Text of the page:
We encounter artificial sweeteners all the time, but besides tasting sweet and somehow magically not turning into fat, what do those catchy brand names and chemical formulas actually mean to us?
What is it?
Artificial sweeteners have been around for a very long time, for example, saccharin was made way back in 1878. The story goes that one person in a lab handed a powder to another and said "Test this". That person thought he said "Taste this", so he did and he noticed it had a very sweet taste. The real story may be quite different, but since then many people have tried to make something sweeter, cheaper or lower in energy than sugar.
There have been many products to come out of laboratories that have been touted as a modern alternative to sugar. Some have met with great success, while others have been more harmful than good, and some downright dangerous.
Some examples of artificial alternatives include sucralose, Acesulphate Potassium (950, Ace-K), Aspartame (951, Nutrasweet, Equal), Neotame (961, Nutrasweet), Saccharin (954, sweet’n low) and Alitame. They all have different benefits and drawbacks, which are worth understanding.
How does it work?
There are lots of different artificial sweeteners you might find, but they all work by tricking your tongue into thinking that you’re eating sugar, when really you’re actually eating something completely different.
Your body doesn’t absorb them as easily as sugar either, which can mean that they just pass through your system without turning into fat.
Why would I want it?
Having a sweet craving is usually a very short step from eating something very bad for you. If I were to say “Sweet” some of you may think of fresh, bright fruit, but most people will think of the sort of things found in the confectionary aisle in the supermarket. Artificial sweeteners are great for those on a low carb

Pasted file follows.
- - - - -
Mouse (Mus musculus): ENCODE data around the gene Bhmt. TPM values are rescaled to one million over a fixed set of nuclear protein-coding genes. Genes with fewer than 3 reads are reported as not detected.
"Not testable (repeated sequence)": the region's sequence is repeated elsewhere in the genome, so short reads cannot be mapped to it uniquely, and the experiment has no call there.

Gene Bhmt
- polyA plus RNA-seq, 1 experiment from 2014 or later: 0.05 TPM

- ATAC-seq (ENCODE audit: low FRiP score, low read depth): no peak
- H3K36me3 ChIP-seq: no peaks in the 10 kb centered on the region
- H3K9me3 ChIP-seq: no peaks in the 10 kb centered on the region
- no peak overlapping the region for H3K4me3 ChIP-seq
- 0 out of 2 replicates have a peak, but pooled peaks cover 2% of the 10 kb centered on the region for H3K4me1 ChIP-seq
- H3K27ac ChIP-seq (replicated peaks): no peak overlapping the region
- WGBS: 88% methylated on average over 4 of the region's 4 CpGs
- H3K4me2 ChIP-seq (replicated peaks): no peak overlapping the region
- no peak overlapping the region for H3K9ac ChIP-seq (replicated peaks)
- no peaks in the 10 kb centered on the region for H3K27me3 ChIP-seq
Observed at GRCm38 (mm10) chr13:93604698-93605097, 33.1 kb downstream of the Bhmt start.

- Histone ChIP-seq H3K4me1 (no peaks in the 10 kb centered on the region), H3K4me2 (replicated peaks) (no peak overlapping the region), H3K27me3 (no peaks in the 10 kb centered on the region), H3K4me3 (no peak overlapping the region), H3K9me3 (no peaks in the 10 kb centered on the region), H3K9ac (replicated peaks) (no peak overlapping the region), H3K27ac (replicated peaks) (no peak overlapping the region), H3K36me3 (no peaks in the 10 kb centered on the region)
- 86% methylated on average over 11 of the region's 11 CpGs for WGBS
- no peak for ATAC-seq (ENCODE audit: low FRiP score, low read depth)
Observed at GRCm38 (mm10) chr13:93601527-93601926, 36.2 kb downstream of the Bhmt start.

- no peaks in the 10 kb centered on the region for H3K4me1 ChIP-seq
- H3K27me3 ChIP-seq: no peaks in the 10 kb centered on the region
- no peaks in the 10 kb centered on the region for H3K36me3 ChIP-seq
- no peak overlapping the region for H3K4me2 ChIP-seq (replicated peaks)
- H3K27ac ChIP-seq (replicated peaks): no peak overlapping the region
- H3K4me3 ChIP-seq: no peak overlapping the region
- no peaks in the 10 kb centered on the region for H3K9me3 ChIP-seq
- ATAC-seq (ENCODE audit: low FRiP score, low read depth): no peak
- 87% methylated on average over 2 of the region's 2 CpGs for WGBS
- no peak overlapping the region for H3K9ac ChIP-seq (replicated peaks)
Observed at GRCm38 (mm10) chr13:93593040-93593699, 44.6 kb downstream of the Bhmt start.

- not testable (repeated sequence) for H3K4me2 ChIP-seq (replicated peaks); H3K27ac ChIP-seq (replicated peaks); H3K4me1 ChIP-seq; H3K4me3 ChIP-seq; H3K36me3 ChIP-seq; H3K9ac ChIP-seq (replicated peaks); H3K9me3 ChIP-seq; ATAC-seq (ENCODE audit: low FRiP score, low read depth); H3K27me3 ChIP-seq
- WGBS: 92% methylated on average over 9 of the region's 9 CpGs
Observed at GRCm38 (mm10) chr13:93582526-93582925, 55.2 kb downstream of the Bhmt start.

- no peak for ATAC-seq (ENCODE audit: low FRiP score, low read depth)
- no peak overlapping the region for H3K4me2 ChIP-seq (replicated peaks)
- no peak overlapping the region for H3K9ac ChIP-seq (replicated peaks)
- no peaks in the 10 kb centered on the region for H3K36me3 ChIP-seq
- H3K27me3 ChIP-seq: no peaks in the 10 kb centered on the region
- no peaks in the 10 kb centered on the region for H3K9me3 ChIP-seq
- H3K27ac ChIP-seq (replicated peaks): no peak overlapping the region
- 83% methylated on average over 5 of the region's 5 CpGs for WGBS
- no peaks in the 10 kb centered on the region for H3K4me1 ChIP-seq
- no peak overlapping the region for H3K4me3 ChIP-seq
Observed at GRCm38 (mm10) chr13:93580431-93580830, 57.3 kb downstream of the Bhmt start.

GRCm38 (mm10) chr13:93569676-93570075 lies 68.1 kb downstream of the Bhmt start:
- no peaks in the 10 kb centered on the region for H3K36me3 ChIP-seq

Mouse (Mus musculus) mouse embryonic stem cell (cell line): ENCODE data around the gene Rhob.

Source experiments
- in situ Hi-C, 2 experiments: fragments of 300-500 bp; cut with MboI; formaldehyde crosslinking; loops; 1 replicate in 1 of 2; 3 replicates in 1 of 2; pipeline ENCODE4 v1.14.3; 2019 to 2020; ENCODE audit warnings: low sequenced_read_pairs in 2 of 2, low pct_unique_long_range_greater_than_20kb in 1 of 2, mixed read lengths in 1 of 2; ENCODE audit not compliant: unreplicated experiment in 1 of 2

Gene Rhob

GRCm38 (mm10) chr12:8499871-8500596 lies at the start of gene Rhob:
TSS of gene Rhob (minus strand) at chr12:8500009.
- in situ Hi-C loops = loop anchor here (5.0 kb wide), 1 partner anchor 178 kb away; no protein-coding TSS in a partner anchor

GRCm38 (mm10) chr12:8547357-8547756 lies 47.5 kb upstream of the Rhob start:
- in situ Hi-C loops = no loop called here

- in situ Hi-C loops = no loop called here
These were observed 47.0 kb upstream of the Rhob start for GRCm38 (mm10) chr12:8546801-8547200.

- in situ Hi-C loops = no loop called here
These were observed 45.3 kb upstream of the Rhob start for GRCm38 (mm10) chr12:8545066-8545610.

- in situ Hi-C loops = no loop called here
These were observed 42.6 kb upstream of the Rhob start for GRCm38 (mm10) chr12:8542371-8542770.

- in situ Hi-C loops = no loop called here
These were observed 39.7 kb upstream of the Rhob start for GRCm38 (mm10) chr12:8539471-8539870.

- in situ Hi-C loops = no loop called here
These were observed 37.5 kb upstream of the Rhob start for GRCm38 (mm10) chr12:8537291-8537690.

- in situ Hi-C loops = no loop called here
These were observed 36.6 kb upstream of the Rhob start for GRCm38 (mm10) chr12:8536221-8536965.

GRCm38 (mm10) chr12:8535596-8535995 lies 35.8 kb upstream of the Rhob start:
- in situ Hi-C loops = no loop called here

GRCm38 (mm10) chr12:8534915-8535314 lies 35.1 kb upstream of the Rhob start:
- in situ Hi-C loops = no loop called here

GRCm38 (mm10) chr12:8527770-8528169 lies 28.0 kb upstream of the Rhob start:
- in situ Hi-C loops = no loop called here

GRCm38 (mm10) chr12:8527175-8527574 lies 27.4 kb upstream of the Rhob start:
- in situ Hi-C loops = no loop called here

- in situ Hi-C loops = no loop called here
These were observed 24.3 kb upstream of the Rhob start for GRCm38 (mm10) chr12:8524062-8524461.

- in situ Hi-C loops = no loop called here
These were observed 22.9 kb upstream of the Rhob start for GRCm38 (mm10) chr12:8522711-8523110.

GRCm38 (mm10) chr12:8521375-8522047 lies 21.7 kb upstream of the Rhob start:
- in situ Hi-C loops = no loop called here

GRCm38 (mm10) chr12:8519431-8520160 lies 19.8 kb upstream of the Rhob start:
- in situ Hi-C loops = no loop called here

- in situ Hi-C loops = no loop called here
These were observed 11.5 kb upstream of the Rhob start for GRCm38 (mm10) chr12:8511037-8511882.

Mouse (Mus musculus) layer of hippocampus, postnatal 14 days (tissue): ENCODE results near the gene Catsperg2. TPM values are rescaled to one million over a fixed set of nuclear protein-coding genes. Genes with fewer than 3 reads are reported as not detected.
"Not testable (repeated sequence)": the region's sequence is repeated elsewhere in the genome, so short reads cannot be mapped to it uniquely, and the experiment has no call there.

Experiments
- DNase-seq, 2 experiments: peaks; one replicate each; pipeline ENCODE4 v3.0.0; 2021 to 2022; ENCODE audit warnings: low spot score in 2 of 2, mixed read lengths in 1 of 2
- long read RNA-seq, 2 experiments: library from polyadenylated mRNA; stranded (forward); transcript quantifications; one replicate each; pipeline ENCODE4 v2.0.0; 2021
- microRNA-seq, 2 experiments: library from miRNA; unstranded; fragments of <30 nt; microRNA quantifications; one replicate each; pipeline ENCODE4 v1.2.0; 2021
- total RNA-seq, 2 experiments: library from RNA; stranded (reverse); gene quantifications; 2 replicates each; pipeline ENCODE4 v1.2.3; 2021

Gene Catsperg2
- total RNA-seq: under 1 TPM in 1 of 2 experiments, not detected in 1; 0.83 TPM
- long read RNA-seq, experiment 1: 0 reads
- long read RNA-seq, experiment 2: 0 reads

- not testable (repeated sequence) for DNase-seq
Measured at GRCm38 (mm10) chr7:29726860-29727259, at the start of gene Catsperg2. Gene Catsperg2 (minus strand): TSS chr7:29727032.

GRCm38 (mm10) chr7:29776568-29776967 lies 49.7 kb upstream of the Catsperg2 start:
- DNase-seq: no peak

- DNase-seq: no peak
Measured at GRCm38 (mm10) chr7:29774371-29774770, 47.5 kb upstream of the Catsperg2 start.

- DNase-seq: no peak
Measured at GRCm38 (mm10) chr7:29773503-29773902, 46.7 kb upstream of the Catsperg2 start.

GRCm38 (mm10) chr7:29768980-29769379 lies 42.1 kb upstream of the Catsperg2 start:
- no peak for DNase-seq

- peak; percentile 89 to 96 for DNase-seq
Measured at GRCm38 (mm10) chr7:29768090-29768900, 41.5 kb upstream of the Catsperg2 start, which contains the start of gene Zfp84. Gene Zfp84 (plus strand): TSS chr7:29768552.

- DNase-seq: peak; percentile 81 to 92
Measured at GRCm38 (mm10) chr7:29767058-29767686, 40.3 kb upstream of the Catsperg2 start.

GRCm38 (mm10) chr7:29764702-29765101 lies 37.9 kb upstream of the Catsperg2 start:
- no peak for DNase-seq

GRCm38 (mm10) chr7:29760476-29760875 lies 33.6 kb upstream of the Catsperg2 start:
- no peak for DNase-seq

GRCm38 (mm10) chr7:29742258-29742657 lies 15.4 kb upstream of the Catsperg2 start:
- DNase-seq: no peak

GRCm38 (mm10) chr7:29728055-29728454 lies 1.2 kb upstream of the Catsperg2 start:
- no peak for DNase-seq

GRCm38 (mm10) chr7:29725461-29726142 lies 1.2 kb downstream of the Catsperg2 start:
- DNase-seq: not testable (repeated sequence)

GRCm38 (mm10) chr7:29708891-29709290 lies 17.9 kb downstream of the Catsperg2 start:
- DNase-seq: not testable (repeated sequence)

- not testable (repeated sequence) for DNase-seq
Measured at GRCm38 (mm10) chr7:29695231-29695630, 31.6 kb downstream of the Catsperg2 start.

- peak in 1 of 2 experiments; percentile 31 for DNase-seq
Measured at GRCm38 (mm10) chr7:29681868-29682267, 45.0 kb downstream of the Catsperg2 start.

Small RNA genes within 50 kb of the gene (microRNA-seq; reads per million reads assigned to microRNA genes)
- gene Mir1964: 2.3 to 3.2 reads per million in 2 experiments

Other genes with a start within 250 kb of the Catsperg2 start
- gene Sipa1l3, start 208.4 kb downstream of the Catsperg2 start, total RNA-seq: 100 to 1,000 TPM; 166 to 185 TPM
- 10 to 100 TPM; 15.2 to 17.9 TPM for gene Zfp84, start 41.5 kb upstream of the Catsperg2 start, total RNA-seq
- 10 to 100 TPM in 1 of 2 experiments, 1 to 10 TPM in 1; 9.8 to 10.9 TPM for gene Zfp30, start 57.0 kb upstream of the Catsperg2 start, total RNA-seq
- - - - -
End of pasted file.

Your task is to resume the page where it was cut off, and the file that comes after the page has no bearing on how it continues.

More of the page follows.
diet and those currently using fat burners
But if you can get that pleasure of sweetness without the bad side effects, it’s worth looking at. Each tablespoon of sugar you avoid is one less that can add to your fat stores!
Who is it best for?
Artificial sweeteners are best for anyone who wants the sweet flavour, without the added fat. It’s still a good idea to get less sweet food if possible, but if you want to cut down gradually, using an artificial sweetener can be a big help.
What are the side effects?
The side effects of artificial sweeteners are something that a lot of people have an opinion on, but there aren't a lot of reputable, objective long-term studies. Some people try to avoid anything artificial, others see them as safe ways to reduce your kilojoule intake.
There is a lot of info out there that might say that your particular sweetener is great, or that it will kill you. The truth is that like anything, you need to listen to your body, and read up on it in reputable sources, balance the benefits and the drawbacks and make a decision that suits your situation.
Is it good for women too?
Artificial sweeteners are used by lots of women, as a way to reduce their kilojoule intake while keeping some little sweet treats in their diet. Like everything, it’s best to keep it under control though. You don’t want to be consuming buckets of the stuff.
Overall, no artificial sweetener has escaped criticism. Most of it is anecdotal, and some is blatantly fraudulent, but there have been some studies done that rightly raise questions regarding the suitability of artificial sweeteners, and what the long term health effects may be. As always, it’s a personal decision whether you consume them or not, but in terms of safety, nutrition and taste, natural sweeteners are almost always a better choice.